Outdoor kitchens are no longer outdoor side projects. They are extensions of the home. From colossal grills to grandiose brick ovens, outdoor kitchens are often more elaborate than their indoor counterparts. And why shouldn't they be? Increasingly, homeowners are discovering that outdoor kitchens make the lawn more than just a chunk of grass.
With the multitude of variables that go into creating an effective outdoor kitchen it is difficult to know where to start the planning process. Functionality should be the primary goal. After functional capabilities are determined, the outdoor kitchen design should follow. The design will influence what materials go into installation and the accessories that will be included in the final space.
Outdoor Kitchen Functionality
Outdoor kitchens should be convenient and easily accessible. Ideally, the outdoor space would reflect the indoor space. No appliance would be neglected. The end user would have not only a grill, stovetop, and oven, but also a sink, dishwasher, and refrigerator. However, for most homeowners this is out of the construction budget. Therefore, before installation begins, homeowners should prioritize the conveniences that they want incorporated into their final outdoor kitchen design.
Homeowners should always plan ahead. Uprooting flooring and installing new plumbing and electricity is expensive. If the plans include future development, the groundwork for changes should be laid from the outset of construction.
Don't short spend on appliances. Although it seems counterintuitive, more expensive appliances will actually be cheaper in the long run after maintenance is taken into consideration. Invest in the proper framework in order to avoid unseen future costs.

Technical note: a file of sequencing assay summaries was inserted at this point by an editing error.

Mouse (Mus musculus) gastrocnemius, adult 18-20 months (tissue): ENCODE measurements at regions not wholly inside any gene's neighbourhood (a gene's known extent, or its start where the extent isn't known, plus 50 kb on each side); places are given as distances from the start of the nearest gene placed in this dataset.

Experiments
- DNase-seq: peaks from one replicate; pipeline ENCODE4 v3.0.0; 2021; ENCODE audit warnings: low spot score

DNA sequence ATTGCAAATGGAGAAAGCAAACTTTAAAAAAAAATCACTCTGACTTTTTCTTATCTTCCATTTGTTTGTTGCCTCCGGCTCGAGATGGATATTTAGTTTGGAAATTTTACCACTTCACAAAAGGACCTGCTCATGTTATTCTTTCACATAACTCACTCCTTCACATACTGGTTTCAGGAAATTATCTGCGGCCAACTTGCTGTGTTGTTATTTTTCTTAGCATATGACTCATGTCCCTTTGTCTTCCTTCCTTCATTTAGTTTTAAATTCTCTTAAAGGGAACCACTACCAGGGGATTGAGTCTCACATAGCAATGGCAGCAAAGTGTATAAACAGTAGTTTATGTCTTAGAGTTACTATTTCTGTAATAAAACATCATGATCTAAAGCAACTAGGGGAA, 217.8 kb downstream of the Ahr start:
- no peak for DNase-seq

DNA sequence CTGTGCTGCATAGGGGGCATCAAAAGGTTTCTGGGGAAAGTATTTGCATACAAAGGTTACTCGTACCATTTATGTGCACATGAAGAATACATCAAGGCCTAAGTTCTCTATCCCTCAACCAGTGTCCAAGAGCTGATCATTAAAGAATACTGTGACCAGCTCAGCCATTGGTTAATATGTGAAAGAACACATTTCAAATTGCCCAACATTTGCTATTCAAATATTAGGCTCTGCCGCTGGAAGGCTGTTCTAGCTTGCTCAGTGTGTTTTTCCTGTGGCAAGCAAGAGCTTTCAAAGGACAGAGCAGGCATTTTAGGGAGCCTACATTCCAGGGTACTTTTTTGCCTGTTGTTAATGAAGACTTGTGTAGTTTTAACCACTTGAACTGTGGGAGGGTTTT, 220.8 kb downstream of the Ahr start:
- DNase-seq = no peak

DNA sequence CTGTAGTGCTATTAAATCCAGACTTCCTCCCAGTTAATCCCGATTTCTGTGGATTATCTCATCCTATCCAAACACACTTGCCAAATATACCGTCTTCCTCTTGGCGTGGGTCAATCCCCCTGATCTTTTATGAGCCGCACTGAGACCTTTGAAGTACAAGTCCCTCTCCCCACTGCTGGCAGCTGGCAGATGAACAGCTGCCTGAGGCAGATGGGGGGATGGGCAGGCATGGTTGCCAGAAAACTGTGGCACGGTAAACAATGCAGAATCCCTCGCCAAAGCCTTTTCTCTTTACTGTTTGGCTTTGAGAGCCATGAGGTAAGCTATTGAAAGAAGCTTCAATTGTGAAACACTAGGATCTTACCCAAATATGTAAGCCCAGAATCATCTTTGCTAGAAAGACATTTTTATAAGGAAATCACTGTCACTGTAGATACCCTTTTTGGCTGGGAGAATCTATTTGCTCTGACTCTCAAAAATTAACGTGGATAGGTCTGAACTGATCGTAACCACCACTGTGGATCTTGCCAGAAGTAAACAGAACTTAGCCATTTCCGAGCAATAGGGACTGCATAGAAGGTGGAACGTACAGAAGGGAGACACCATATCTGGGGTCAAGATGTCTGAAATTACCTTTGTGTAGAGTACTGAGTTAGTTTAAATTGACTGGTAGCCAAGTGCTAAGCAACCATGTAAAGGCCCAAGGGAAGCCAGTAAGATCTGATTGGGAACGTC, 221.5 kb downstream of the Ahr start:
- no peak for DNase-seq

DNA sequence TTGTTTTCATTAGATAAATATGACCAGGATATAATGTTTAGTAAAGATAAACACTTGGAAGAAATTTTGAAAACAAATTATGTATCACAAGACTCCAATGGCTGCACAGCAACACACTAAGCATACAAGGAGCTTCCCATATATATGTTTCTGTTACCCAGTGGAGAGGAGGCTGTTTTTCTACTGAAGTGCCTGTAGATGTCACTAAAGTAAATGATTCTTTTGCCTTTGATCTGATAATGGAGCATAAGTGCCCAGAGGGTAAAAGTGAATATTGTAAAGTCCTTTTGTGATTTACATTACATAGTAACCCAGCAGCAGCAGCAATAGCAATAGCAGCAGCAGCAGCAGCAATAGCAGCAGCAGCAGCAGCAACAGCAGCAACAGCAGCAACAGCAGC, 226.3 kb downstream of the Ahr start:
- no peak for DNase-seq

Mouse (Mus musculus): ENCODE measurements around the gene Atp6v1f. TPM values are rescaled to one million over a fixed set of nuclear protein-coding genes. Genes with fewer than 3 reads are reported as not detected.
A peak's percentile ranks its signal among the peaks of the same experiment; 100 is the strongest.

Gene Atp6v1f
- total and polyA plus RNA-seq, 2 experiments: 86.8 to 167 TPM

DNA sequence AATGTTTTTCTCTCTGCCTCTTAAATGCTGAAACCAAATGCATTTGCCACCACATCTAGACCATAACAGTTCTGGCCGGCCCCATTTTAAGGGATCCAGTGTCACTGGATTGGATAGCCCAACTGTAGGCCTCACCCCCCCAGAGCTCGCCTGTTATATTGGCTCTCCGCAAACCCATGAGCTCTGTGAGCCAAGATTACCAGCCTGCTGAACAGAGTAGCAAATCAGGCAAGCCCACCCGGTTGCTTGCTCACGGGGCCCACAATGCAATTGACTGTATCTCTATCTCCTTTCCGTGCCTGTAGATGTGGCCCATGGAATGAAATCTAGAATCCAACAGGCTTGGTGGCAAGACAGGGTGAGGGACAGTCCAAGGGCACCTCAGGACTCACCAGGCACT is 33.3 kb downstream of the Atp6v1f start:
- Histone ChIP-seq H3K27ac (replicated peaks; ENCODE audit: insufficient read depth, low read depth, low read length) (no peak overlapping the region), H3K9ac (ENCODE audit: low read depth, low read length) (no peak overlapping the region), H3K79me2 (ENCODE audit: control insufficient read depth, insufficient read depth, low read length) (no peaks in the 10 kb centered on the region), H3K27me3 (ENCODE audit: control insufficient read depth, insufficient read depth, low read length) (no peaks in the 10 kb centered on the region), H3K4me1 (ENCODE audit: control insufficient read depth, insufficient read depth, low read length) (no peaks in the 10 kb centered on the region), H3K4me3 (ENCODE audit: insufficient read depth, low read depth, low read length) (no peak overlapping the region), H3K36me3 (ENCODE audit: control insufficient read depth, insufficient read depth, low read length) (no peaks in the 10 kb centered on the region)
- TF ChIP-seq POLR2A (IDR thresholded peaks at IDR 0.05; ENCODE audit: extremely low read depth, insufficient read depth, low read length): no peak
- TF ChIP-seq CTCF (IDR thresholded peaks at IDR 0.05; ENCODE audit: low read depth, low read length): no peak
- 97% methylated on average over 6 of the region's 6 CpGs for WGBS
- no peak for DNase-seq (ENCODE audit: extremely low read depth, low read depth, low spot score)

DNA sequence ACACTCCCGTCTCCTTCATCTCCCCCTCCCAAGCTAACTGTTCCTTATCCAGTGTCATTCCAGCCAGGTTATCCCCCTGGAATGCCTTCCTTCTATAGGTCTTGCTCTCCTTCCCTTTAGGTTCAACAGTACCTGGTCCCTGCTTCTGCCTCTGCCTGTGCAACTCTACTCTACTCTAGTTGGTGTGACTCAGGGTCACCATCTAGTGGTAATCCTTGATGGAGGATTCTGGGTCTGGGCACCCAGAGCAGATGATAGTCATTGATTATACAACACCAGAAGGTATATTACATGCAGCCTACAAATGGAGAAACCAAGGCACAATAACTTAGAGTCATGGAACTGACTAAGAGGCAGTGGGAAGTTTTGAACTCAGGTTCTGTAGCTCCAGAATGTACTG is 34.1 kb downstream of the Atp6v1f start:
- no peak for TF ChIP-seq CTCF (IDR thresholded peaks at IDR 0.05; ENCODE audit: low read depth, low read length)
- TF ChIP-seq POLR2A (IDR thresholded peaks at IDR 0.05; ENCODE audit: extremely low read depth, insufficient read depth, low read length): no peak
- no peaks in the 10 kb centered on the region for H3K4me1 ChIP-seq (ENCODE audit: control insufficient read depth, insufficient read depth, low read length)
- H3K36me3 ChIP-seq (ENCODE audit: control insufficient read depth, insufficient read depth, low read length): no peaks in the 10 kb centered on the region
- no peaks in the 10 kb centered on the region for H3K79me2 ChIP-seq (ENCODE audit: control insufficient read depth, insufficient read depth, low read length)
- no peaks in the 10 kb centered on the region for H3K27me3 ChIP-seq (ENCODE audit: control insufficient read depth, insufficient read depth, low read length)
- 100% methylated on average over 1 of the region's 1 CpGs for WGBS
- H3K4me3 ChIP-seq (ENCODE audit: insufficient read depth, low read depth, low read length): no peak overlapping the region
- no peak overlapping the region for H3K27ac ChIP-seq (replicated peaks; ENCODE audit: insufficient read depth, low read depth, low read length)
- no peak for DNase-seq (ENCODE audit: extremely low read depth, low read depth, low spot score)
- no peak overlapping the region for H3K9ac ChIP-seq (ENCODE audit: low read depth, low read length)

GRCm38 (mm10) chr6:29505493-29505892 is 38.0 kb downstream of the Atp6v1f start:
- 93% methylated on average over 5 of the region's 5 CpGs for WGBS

Outdoor Kitchen Design
An outdoor kitchen design should incorporate all functional components under a common theme or concept design. Typical themes include contemporary, Tuscan, tropical, and old European. The theme will affect the choice of the overhead shelter, the flooring materials, and the shape and exterior of the outdoor kitchen fixtures.
The center piece of an outdoor kitchen design is usually the grill. Depending on the size of the family or the number of frequent guests, a grill top can range from 27" to 48". Other elements that go into outdoor kitchen design include channeling the flow of foot traffic, separating distinct spaces with aesthetic accessories, and influencing mood through outdoor lighting.
Outdoor Kitchen Accessories
Thematic accessories enhance the livability of an outdoor kitchen. The most ornate spaces are furnished with full dining room sets, upholstered furniture, and wall-mounted televisions. Of course, those are not necessities. To save on outdoor accessories consider crafty alternatives. Try constructing a fire pit and finding unworn used furniture at resale venues.
The only limit to constructing a functional outdoor kitchen is the homeowner's imagination. Nearly all designs can be installed on a budget. Do-it-yourself kits and personal installation reduce labor costs. Natural stones can be collected with a little effort to reduce material costs. It only requires a little planning and dedication.
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